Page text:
Recemt sales in consumer electronics exhibitions had been focusing on Blu-ray players – or at least that’s what I had been seeing. Either that or the marketing that was done was really good. For the uninitiated, the Blu-ray is just 1 of 2 of the successors of DVD technology – promising to provide higher definition playback as well as other enhanced features. Blu-ray promises a larger capacity and better protection while HD DVD – the other competitor seems to provide only higher definition.

Perhaps the marketing strengths of Sony – who owns Blu-ray, had been really good because I can probably recall about hearing a Blu-ray player, but a HD DVD player? Hmm… probably just HDTV.

LOS ANGELES – THE high-definition DVD war is all but over.

Hollywood’s squabble over which of two technologies will replace standard DVDs skewed in the direction of Sony Corp late last week, with Warner Brothers casting the deciding vote in favour of the company’s Blu-ray discs over the rival HD DVD format.

In some ways, the fight is a replay of the VHS versus Betamax battle of the 1980s.

This time, however, the Sony product appears to have prevailed.

‘The overwhelming industry opinion is that this decides the format battle in favour of Blu-ray,’ said Mr Richard Doherty, research director of Envisioneering Group, a market research company in New York.

Behind the studio’s decision are industry-wide fears about the sagging home entertainment market, which has bruised the movie industry in recent years as piracy, competition from video games and the Internet, and soaring costs have cut into profitability.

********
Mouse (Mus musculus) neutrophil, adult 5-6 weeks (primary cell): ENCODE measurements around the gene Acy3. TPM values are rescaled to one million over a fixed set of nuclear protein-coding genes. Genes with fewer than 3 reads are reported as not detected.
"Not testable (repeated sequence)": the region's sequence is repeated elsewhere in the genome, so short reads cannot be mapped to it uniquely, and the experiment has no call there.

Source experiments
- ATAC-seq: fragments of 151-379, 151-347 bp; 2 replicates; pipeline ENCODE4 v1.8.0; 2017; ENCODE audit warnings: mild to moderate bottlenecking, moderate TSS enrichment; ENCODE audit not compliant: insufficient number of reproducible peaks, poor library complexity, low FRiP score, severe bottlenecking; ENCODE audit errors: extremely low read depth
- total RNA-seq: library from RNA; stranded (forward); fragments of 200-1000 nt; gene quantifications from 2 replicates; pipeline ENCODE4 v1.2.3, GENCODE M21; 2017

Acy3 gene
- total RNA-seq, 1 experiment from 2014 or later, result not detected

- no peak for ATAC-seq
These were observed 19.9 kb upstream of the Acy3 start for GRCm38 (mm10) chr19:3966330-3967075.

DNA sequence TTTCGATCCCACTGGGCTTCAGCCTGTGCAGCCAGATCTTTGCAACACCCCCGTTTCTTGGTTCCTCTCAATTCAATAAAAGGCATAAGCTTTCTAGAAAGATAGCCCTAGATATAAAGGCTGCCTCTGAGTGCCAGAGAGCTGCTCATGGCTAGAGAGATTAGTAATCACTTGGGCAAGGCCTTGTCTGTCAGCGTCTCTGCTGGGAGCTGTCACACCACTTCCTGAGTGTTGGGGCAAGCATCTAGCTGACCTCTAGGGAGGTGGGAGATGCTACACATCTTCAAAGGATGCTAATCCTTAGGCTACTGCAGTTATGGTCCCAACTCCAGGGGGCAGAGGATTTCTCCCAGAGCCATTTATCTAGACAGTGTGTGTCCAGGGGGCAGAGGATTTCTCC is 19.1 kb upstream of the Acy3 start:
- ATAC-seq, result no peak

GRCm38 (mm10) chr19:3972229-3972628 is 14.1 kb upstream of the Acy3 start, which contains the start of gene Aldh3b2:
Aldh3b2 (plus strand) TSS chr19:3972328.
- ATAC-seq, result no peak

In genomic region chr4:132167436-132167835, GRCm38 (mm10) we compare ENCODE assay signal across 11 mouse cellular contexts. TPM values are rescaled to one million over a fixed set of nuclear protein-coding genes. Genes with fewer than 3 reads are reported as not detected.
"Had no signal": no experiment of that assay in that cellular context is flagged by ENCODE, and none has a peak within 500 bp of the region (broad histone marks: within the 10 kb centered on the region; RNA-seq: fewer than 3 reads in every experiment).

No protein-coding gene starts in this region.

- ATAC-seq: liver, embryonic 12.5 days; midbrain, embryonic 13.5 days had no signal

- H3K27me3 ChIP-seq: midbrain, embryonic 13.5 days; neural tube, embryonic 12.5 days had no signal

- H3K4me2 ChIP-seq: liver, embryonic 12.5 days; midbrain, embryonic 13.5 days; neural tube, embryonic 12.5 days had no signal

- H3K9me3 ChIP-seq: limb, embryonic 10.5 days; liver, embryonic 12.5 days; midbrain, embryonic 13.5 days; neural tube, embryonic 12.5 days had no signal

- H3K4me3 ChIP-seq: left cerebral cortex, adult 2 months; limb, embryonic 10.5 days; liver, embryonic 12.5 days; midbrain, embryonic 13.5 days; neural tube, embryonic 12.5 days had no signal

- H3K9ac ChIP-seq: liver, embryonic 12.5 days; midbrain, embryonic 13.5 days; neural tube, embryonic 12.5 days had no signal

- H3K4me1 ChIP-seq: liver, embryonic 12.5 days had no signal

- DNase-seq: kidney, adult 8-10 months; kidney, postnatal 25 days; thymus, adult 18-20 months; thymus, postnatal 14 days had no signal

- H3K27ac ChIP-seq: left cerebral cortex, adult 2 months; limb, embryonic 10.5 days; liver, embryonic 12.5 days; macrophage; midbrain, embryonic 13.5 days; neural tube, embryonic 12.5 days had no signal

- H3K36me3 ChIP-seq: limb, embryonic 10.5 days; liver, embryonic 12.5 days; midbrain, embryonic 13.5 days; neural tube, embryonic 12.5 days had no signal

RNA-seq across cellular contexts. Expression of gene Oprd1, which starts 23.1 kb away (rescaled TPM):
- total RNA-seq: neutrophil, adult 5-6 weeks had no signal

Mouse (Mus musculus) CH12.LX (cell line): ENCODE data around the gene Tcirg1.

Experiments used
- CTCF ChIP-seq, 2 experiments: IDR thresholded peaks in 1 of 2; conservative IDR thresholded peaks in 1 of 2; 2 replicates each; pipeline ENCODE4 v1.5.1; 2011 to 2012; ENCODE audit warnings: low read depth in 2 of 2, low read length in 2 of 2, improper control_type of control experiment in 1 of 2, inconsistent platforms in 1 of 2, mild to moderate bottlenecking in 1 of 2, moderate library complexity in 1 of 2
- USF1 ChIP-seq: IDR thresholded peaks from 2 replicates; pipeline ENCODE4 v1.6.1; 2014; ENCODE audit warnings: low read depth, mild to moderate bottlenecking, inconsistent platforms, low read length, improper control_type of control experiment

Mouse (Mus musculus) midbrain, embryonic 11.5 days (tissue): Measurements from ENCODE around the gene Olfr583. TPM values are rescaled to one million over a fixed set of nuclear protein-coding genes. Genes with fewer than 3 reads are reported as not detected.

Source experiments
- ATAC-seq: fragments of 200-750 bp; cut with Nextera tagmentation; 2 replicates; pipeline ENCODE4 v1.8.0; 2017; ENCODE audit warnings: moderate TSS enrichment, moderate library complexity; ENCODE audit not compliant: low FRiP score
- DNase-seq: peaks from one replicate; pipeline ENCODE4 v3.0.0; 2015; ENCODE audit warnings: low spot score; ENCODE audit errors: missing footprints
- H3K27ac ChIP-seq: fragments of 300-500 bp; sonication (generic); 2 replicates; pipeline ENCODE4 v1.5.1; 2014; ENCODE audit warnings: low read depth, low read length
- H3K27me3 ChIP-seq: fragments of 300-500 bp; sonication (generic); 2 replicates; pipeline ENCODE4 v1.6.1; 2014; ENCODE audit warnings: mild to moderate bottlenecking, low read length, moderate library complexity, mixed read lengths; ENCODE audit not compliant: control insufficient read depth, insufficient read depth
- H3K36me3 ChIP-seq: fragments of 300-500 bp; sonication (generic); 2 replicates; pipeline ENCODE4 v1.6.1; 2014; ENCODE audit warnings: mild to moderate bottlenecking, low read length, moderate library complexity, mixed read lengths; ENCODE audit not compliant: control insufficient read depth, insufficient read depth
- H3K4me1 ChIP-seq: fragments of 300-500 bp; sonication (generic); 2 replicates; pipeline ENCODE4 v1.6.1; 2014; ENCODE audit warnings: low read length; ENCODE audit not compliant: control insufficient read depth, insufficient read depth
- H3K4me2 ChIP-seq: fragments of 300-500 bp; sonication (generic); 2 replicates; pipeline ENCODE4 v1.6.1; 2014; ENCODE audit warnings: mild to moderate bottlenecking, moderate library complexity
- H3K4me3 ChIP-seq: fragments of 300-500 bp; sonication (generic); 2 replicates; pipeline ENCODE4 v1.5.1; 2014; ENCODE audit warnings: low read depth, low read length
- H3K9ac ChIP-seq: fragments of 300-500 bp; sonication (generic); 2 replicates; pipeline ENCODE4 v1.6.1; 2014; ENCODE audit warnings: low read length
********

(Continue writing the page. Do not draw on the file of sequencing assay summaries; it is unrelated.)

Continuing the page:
Analysts predict that domestic DVD sales fell by nearly 3 per cent last year, partly because of confusion over the various formats.

But HD DVD is not dead.

Two major studios, Paramount Pictures and Universal Pictures, have deals in place to continue releasing their movies exclusively on HD DVD, as does DreamWorks Animation.

Warner Brothers, part of Time Warner, will also continue to release its titles on both formats until the end of May. But by supporting Blu-ray, Warner Brothers, the largest player in the US$42 billion (S$60 billion) global home entertainment market, makes it next to impossible for HD DVD to recover its early momentum.

Consumers have been largely sitting on the sidelines waiting to buy high-definition DVD players until they see which will have the most titles available.

Retailers have been complaining about having to devote space to three kinds of DVDs, and the movie business has delayed tapping a lucrative new market.

‘Consolidating into one format is something that we felt was necessary for the health of the industry,’ said Mr Barry Meyer, chief executive of Warner Brothers.

With Warner on board, Blu-ray now has about 70 per cent of the market.

Toshiba said in a statement it was quite surprised and particularly disappointed by Warner’s decision.

Which technology is better has been the subject of intense debate. HD DVD players have been much cheaper, but Blu-ray discs have more storage space and more advanced protection against piracy. Both versions deliver sharp resolution.

Blu-ray titles have sharply outsold HD DVD offerings by as much two to one, according to some analysts.

In Singapore, sales of either type of disc have been slow to pick up as well.

Retailers say regular DVDs outsell Blu-ray and HD DVD discs 20 to 1.